Martyr Age in the United States of America: An Article from the London and Westminster Review, for December, 1838 (Google eBook)

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Benedict, 1839 - Slavery - 36 pages
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Page 7 - I am aware that many object to the severity of my language; but is there not cause for severity? I will be as harsh as truth, and as uncompromising as justice. On this subject, I do not wish to think, or speak, or write, with moderation.
Page 8 - It is pretended that I am retarding the cause of emancipation by the coarseness of my invective, and the precipitancy of my measures. The charge is not true. On this question, my influence, humble as it is, is felt at this moment to a considerable extent, and shall be felt in coming years— not perniciously, but beneficially— not as a curse, but as a blessing; and POSTERITY WILL BEAR TESTIMONY THAT I WAS RIGHT. I desire to thank God, that he enables me to disregard 'the fear of man which bringeth...
Page 8 - ... like the present. I am in earnest - I will not equivocate - I will not excuse - I will not retreat a single inch - AND I WILL BE HEARD. The apathy of the people is enough to make every statue leap from its pedestal, and to hasten the resurrection of the dead.
Page 21 - That it shall not be lawful for any deputy postmaster, in any State, Territory, or District, of the United States, knowingly to deliver to any person whatever, any pamphlet, newspaper, handbill, or other printed paper or pictorial representation touching the subject of slavery...
Page 26 - As thy day is, so shall thy strength be ;' and he has made his promise good. Pray for me. . . . We have a few excellent brethren here in Alton. They are sincerely desirous to know their duty in this crisis, and to do it; but as yet they cannot see that duty requires them to maintain their cause here at all hazards. Of this be assured, the cause of truth still lives in Illinois, and will not want defenders. Whether our paper starts again will depend on our friends...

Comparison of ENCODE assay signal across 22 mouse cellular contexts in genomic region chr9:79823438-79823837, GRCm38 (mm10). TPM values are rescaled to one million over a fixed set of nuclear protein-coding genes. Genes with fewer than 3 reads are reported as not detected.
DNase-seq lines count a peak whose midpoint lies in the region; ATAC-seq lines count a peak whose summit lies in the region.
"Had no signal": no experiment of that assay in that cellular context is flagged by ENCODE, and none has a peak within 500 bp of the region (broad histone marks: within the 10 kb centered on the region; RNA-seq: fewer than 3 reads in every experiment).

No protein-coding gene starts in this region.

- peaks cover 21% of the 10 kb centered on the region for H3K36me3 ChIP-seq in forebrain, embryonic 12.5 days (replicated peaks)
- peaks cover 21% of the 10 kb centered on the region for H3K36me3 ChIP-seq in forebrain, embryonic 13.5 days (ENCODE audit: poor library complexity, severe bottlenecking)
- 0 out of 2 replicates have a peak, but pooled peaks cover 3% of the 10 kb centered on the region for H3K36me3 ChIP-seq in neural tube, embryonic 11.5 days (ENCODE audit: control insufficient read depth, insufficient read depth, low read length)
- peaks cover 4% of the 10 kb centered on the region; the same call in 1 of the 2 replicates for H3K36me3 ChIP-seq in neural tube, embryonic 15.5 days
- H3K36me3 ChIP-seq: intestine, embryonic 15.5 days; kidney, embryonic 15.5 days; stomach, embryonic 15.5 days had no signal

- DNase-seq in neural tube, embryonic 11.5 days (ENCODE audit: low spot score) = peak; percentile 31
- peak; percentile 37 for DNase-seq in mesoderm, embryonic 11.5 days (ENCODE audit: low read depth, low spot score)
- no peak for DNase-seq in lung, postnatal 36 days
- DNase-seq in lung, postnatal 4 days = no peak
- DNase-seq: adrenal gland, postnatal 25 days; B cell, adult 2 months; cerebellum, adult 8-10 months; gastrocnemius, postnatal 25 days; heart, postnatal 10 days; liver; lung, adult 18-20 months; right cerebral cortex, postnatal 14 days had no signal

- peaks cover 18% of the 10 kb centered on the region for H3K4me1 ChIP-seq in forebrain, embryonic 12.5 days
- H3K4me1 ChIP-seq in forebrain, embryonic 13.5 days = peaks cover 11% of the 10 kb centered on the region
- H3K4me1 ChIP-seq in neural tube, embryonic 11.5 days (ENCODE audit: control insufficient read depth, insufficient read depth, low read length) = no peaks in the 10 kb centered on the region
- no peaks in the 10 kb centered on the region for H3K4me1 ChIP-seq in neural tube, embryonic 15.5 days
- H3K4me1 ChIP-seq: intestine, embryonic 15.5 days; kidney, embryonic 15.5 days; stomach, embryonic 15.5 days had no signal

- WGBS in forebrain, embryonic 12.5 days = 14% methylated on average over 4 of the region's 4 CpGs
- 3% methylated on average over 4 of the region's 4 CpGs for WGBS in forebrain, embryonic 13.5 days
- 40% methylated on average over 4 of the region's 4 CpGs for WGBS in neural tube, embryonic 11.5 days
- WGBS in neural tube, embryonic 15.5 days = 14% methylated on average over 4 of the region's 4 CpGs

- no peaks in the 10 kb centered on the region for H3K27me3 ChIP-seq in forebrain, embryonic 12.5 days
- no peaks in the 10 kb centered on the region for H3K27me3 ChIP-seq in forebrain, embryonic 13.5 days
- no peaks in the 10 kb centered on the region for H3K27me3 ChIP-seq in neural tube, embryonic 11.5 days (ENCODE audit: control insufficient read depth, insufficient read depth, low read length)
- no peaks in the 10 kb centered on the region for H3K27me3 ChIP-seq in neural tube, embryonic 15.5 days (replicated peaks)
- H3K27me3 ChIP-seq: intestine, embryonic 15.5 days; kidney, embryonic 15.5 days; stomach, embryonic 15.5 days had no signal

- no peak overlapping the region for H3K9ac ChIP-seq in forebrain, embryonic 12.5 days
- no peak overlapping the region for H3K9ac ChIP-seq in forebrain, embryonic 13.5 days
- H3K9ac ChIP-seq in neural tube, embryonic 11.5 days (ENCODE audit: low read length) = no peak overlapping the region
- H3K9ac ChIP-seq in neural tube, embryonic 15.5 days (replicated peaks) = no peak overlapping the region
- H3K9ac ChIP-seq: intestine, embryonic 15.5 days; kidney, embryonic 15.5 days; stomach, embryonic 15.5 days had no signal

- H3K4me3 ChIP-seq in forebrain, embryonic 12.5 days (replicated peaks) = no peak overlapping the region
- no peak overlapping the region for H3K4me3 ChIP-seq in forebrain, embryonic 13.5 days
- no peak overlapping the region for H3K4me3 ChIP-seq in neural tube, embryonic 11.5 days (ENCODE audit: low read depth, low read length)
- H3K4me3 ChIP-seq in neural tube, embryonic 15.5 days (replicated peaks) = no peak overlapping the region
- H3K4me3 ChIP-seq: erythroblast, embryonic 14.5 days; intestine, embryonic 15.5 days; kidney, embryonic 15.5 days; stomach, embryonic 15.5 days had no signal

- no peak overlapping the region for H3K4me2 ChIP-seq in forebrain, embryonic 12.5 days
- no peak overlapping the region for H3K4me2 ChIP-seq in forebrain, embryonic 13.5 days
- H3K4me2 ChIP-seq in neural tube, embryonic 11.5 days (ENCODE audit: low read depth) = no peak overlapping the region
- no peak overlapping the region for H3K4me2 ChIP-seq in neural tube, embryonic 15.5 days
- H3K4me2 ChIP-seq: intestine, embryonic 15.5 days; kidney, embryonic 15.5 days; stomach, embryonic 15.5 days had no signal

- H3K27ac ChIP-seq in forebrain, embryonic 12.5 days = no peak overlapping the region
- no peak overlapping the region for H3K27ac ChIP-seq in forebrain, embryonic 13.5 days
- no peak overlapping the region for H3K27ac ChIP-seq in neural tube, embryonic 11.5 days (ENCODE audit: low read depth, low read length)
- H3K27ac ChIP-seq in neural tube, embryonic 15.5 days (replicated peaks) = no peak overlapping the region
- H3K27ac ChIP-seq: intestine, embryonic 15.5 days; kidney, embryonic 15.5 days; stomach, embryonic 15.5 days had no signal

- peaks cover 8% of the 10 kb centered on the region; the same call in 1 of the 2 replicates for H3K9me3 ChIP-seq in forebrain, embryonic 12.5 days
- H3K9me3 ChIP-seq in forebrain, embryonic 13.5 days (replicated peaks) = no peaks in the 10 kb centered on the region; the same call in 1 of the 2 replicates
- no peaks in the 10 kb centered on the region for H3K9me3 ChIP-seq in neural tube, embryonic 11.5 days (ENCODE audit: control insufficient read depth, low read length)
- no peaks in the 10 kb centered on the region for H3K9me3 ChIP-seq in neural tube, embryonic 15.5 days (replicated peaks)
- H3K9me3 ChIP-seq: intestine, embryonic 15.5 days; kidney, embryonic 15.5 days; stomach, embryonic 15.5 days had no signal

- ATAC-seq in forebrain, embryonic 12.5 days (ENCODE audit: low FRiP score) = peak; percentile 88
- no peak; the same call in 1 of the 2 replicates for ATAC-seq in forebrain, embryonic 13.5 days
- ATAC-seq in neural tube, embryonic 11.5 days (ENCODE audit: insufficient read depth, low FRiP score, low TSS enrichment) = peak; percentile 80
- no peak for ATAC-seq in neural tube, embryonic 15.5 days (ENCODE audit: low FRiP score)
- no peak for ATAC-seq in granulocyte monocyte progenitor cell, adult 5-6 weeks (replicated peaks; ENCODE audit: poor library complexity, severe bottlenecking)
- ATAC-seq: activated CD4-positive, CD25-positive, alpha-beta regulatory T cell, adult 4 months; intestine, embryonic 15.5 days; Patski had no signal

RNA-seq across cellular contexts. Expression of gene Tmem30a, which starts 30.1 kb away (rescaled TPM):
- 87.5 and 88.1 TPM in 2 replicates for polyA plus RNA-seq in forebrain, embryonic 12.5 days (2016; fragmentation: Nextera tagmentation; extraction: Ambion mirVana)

Page 18 - No human institution, in my opinion, is more manifestly consistent with the will of God, than domestic slavery, and no one of His ordinances is written in more legible characters than that which consigns the African race to this condition, as more conducive to their own happiness, than any other of which they are susceptible.
Page 17 - I can hardly express to thee the deep and solemn interest with which I have viewed the violent proceedings of the last few weeks. Although I expected opposition, yet I was not prepared for it so soon — it took me by surprise, and I greatly feared Abolitionists would be driven back in the first onset, and thrown into confusion.
Page 24 - ... rights. The ground I take on this point is very plain. I wish to spare you, I wish to spare myself, the worthless and disgusting task of replying in detail to all the coarse attacks and flattering sophisms by which men have endeavored to entice or to drive women from this and from many other spheres of moral action. 'Go home and spin !' is the well-meaning advice of the domestic tyrant of the old school. 'Conquer by personal charms and fashionable attractions !' is the brilliant career marked...
Page 20 - ... giggling. The abolitionists, to whom this business was a prelude to life or death, were earnestly consulting in groups — at the further end of the chamber Garrison and another, standing head to head ; somewhat nearer, Dr Follen, looking German all over, and a deeper earnestness than usual overspreading his serene and meditative countenance ; and, in consultation with him, Mr Loring, looking only too frail in form, but with a face radiant with inward light.
Page 10 - ... which rests upon our national escutcheon, and to secure to the colored population of the United States all the rights and privileges which belong to them as men and as Americans, come what may to our persons, our interests, or our reputations, whether we live to witness the triumph of justice, liberty, and humanity, or perish untimely as martyrs in this great, benevolent, and holy cause.

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